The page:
Mummy has been introducing Churchill to people and they keep telling us everything that is wrong with him. 🙁Some say his front legs look funny. They think he is “deformed.” He is in no pain and he walks and runs happily. Mummy consulted with the vet. The vet thinks he has Jack Russell legs. Hmmm. Mummy’s rather curious too. She was told he is a Bichonpoo or Poochon. In any case, she got a DNA test kit to find out a little more about him. But he is ok and his legs may not be the liking of some.
They say he’s disproportionate. That his body is too long. He has an odd shape, they say. He looks like he’s a sausage dog and he has proportionately shorter legs. Jack Russell traits again? That makes him shorter than Darcy.
They say his hair is too curly. Very poodly.OK. It’s not a defect, surely! All poodle crosses can end up with curly hair. It’s also because they had cut him so short at his last grooming. When his hair grows out, he wouldn’t be so tightly curled. It’s the Bichon Frise in him.
But these hoomans don’t know him. He may not be pedigree and finely bred like some. They have only judged him by appearance, rather their preference. But we can tell you he is more than all those “imperfections”. He is a little guy with steel determination. He found himself in a situation where he did not know which way he was going. But he kept going. He had become anxious and highly strung because he was confused of his existence. He felt very alone in the world yet he plodded on, looking for some way out …
It has only been three weeks he came into our home a little more “permanently” – and this is what we have come to learn about him. He loved playing with balls. Nothing stops him from having a good time – even a cone on his head. He had on a cone after he had a hernia operation but he’s completely fine now.
It is not because he is not sociable. He feels very comfortable with us.After a brief stand off, George now engages with him and he is just very compliable …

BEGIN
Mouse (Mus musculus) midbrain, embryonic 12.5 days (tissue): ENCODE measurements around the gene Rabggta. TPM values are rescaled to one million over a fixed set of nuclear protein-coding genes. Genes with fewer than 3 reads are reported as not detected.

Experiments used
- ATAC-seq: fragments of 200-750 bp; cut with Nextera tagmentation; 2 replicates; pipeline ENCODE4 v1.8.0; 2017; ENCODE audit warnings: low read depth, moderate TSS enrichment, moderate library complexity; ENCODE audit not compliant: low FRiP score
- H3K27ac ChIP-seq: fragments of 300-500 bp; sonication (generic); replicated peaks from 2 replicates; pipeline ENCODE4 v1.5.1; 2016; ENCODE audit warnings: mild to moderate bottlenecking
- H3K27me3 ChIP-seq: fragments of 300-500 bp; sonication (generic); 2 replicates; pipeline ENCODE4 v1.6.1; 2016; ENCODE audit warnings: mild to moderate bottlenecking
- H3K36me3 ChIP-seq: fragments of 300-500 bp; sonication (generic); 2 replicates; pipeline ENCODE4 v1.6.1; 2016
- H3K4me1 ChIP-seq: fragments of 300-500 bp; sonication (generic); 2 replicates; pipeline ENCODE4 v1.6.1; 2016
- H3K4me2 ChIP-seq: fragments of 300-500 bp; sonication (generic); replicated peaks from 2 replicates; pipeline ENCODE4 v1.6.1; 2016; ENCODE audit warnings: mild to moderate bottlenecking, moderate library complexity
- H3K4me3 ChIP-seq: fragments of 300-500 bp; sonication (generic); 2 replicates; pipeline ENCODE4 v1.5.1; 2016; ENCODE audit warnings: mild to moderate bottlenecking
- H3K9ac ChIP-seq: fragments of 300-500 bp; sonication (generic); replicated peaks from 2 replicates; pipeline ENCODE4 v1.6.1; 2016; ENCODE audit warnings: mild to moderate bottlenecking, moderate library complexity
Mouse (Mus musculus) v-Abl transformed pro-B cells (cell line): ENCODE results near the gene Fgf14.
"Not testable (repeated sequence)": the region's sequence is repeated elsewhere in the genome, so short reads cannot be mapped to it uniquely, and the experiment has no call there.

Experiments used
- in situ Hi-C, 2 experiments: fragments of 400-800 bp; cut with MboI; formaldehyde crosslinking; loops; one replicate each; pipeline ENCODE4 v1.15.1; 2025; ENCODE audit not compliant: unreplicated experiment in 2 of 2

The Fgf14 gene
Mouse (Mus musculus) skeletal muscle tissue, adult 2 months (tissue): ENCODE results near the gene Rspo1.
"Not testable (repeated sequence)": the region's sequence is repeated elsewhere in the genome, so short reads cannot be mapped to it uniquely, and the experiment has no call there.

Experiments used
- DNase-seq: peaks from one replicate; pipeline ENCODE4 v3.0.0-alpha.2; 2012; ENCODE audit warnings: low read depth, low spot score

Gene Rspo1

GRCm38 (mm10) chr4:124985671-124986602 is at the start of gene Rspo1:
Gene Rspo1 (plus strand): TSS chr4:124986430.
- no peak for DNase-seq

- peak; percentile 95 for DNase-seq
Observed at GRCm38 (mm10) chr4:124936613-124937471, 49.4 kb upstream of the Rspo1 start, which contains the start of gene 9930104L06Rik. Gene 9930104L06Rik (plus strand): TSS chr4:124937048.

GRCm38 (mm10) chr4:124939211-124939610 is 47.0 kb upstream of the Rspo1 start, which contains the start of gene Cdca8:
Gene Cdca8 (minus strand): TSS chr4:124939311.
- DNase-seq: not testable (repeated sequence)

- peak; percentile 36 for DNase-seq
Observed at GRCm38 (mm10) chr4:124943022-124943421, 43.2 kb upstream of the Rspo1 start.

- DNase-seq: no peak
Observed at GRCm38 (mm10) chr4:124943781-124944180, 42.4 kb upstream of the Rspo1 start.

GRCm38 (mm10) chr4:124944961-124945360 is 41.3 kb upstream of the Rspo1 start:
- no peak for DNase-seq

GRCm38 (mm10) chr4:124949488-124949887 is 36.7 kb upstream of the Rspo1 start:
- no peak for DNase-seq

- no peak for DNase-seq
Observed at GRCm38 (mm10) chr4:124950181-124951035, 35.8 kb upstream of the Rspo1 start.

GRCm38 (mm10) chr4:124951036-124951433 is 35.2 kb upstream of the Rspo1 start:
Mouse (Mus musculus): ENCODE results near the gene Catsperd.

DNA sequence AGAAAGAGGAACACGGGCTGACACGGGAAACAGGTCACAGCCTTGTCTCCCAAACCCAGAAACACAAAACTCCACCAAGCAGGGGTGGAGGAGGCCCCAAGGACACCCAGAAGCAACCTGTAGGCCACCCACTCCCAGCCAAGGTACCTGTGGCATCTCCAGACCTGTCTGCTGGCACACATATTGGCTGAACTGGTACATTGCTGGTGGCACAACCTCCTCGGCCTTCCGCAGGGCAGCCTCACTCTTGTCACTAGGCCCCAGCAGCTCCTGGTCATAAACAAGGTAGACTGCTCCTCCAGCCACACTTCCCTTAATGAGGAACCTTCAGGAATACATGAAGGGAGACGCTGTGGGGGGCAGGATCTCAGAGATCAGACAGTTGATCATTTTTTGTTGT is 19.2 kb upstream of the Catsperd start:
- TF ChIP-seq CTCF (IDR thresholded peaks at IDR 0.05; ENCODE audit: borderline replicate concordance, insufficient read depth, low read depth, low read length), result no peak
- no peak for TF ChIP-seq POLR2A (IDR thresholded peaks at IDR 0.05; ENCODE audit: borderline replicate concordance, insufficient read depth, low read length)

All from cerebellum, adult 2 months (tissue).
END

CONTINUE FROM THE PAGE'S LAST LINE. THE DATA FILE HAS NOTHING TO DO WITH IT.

He let’s George do things to him that most dogs would never tolerate.
Sometimes we find him sitting alone deep in thought … he must be wondering if this is his new life. And we haven’t had the heart to tell him it isn’t. He must sense that there is something not permanent about it. He gets taken out for walks by Joanna – sometimes with us and a lot of times on his own. At the end of each day, he is always happy to come home to us.
Churchill has just been one unlucky dog – so far. Just last week he got bitten by some insect. He started licking it and his saliva stained his fur.We’re altogether most of the time but he is the one that was bitten. As Joanna said, “Everyone picks on Churchill. Even the insects.” LOL!
He may not be “perfect” in the eyes of some but we are sure that there is someone out there who will rescue him and he them. And they will love each other for all that they are and not for anything else. But till then he is one of us.
May’s comment: I have been a failed fosterer with George and a happy one at that, but I cannot afford to be another failed fosterer. Circumstances do not allow me to keep him and I am not allowing my heart to dictate the outcome of this one.
I am determined to find him a “good” home. I have never attempted to re-home a dog. Of course, my definition of “good” currently includes being able to have access to him to be sure he’s ok. That’s why I have not pushed too hard to get him re-homed outside of people I know. Maybe I am being unrealistic and should expand my approach to rehoming.